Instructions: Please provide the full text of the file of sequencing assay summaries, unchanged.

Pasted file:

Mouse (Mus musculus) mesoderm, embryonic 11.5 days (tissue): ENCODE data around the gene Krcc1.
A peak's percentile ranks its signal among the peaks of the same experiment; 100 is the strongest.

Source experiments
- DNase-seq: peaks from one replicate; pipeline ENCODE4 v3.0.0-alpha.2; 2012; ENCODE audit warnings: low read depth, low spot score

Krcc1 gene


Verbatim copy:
Mouse (Mus musculus) mesoderm, embryonic 11.5 days (tissue): ENCODE data around the gene Krcc1.
A peak's percentile ranks its signal among the peaks of the same experiment; 100 is the strongest.

Source experiments
- DNase-seq: peaks from one replicate; pipeline ENCODE4 v3.0.0-alpha.2; 2012; ENCODE audit warnings: low read depth, low spot score

Krcc1 gene